Sometimes repairing the entire window permanently can not only prick those pockets of yours but also it may not entirely be the necessary solution. There are always ways around a particular solution, and these temporary techniques for fixing that broken window glass of yours may be just the thing you need right now.
Using masking tape on both sides
Masking tape or paper tape is one of the easiest techniques to temporarily keep that broken crack intact. Cut two large pieces of tape and cover the crack on both sides of the window. This will prevent the crack from further cracking.
Using a layer of transparent nail polish
If the crack is small, you can paint the holes or cracks with a layer of transparent nail polish. The clear nail polish acts as a neat coat over the crack making the small holes invisible. However, this method is not recommended for any big damage.
Using glass adhesives
These are adhesives that are typically advertised for the purpose of fixing car windshields and other broken glass. They commonly include epoxy, acrylic structural adhesive, etc.
Clean the crack or damage thoroughly, followed with the flushing out of any expected garbage with an eyedropper before applying tape to the rear of the split. This will shield the adhesive from spilling out the contrary side of the window. Utilizing a needle or brush, apply the adhesive to the split and permit it to dry totally before you eliminate the tape.
Using a thick plastic cover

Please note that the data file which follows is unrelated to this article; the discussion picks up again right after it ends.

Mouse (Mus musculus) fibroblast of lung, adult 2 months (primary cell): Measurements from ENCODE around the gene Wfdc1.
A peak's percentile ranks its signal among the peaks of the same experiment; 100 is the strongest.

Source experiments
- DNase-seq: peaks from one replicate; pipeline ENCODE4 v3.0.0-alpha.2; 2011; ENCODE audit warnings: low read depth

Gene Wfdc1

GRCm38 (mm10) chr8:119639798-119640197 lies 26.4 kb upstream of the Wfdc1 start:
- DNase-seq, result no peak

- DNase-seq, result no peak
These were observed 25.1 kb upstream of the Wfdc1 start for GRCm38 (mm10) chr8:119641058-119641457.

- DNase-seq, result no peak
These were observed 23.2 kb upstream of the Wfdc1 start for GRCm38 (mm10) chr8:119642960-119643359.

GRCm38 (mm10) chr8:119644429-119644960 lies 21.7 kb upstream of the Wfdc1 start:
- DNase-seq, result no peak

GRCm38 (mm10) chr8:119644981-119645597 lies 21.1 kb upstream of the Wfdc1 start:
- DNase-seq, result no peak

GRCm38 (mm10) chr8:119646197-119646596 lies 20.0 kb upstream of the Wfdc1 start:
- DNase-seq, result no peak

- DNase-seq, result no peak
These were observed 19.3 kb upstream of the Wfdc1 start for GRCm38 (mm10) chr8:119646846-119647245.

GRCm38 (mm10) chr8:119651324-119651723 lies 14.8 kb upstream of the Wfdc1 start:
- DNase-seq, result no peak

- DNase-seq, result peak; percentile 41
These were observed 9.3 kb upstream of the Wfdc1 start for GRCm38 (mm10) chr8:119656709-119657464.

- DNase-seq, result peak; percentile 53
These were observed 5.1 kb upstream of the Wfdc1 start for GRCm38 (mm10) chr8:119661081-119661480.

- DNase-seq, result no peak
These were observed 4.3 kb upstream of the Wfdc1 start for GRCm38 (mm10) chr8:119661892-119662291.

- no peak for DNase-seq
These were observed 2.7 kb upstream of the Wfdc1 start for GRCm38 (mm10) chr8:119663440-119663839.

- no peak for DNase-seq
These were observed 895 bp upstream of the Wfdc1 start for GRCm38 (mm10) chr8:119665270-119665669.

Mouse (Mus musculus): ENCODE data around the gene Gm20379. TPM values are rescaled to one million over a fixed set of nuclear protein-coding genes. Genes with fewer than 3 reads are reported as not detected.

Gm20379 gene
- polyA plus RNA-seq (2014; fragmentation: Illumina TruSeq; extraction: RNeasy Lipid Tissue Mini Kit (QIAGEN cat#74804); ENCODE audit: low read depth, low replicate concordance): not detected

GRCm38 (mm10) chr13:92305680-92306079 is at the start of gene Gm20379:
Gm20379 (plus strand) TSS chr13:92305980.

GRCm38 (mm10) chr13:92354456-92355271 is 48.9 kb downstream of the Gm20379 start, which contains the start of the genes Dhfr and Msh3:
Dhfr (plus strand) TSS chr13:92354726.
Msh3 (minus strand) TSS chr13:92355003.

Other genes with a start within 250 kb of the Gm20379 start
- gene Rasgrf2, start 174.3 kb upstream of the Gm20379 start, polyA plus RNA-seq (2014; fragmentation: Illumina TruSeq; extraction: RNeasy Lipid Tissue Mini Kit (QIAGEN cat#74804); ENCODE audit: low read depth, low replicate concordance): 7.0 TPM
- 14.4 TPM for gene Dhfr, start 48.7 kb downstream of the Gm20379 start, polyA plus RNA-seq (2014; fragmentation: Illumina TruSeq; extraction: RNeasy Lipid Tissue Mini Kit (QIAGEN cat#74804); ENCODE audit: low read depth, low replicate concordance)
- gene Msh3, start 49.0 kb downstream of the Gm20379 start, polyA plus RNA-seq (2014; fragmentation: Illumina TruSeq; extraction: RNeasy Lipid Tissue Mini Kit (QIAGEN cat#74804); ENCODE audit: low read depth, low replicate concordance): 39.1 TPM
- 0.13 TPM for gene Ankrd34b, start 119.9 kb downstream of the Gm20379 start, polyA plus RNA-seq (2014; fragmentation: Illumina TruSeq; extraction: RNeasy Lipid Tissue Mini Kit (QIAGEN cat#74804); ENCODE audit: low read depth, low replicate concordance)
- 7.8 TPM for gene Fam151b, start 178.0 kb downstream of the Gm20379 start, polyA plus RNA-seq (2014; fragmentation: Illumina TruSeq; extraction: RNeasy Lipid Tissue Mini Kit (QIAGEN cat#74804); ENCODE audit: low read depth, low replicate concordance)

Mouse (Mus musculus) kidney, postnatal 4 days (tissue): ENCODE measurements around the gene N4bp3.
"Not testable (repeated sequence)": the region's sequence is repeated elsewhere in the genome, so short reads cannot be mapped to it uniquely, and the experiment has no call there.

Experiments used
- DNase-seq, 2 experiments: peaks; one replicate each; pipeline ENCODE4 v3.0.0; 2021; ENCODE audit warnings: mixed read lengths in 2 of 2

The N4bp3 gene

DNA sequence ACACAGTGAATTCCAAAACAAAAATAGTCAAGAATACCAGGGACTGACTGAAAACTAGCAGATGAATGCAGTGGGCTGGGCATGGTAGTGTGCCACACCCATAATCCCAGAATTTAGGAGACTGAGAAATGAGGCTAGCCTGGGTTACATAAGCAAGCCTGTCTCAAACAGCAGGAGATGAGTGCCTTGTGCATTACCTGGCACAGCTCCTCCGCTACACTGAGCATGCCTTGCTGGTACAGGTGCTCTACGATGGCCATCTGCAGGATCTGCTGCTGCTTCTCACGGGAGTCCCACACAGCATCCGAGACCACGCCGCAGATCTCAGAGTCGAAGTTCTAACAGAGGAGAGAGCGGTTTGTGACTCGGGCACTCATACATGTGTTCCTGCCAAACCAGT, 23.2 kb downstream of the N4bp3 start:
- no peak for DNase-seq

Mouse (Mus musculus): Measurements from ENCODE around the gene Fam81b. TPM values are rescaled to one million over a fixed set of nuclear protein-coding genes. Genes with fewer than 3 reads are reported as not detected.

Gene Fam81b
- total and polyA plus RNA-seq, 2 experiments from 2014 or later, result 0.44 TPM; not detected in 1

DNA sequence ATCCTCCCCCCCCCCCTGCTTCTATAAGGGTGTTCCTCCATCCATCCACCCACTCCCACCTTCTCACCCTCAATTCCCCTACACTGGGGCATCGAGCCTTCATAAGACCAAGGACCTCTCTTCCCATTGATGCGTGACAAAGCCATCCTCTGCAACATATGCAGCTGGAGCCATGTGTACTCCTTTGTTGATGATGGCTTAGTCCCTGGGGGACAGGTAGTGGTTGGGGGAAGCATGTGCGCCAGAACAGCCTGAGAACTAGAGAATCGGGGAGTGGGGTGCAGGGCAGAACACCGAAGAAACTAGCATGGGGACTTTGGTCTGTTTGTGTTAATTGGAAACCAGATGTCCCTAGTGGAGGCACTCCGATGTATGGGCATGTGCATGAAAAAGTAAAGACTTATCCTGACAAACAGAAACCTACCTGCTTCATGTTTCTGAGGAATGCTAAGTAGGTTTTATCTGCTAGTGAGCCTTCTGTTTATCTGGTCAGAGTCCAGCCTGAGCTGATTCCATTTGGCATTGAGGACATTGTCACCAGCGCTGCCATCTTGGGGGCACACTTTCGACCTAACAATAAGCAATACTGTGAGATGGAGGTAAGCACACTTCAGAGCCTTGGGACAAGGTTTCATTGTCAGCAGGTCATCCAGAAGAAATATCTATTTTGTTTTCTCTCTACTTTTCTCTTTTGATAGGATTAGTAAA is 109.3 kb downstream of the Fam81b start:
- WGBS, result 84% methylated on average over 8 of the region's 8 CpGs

This is the most effective way of a temporary fix. It not only acts as a proper cover, but it also helps in keeping away any bugs and flies from entering from that crack.
All you need to do is cut out pieces of plastic, enough to cover the crack, from any old plastic junk such as a bag, some old plastic curtains, etc. Seal the plastic to the cracked surface and the window using duct tape or any other available adhesive.
If in case you don’t find a large enough chunk of plastic, you can also use a piece of fabric. Not only is fabric eco-friendly, but also it acts as the perfect way to fix up that broken crack temporarily. Cut out a piece of fabric from any old cloth piece or material and seal it using an adhesive or a duct tape to the side of the window covering the cracked portion.
Now that we’ve covered up the temporary fixes let’s move on to seal the real deal on how you can permanently fix that broken glass window!
Permanent techniques to repair that broken glass window
Removing the entire broken window pane and replacing it with a new glass is the wisest technique to change that broken glass. Here’s how you can do so step-by-step:
- Remove the broken glass; make sure you are wearing all safety measures such as gloves, masks, and other equipment.
- Unscrew the nails and use sandpaper to scrape and scrub the area from where you pulled the broken glass.
- Purchase a new glass of the same width and length. Apply putty in the corners around the frame and place the new glass piece in the pane.
- Screw back those nails and smoothen the putty and let it dry.
Another permanent solution is to use a solvent-based adhesive. Dissolvable based adhesives like epoxy can be utilized as a sealant for broken glass windows. It’s a fantastic method to keep the glass flawless and forestall. Further harm for a critical time while you’re hanging tight for substitution. To fix a window glass with epoxy, these are few simple steps you can follow:
- Use liquid dishwashing soap and clean the entire glass with a cotton cloth or rag. Make sure to remove all those fingerprints and any oil stains or any dust formulated on the glass.
- Make a blend of two-section epoxy by consolidating the hardener and the sap. With the help of a toothpick or stick, stir the potion in a disposable container.
- With the help of a putty knife, neatly apply the potion on the cracked areas to fill it up. Make sure to let it dry off for a few minutes. Then, using cotton and some acetone, remove the excess liquid.
- Lastly, polish the glass with a cleaner and a clean piece of cloth. Then, you’re all done and good to go with your new, fresh, and sparkly crack-free glass.